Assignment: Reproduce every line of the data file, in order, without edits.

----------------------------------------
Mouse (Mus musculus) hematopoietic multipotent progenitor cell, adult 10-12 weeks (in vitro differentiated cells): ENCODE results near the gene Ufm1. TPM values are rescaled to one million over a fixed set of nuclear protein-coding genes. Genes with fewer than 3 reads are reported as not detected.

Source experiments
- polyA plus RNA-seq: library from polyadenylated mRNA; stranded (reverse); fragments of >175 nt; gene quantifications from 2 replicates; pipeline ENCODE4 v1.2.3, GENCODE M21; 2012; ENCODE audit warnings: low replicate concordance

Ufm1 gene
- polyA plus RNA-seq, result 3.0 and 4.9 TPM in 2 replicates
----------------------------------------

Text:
Mouse (Mus musculus) hematopoietic multipotent progenitor cell, adult 10-12 weeks (in vitro differentiated cells): ENCODE results near the gene Ufm1. TPM values are rescaled to one million over a fixed set of nuclear protein-coding genes. Genes with fewer than 3 reads are reported as not detected.

Source experiments
- polyA plus RNA-seq: library from polyadenylated mRNA; stranded (reverse); fragments of >175 nt; gene quantifications from 2 replicates; pipeline ENCODE4 v1.2.3, GENCODE M21; 2012; ENCODE audit warnings: low replicate concordance

Ufm1 gene
- polyA plus RNA-seq, result 3.0 and 4.9 TPM in 2 replicates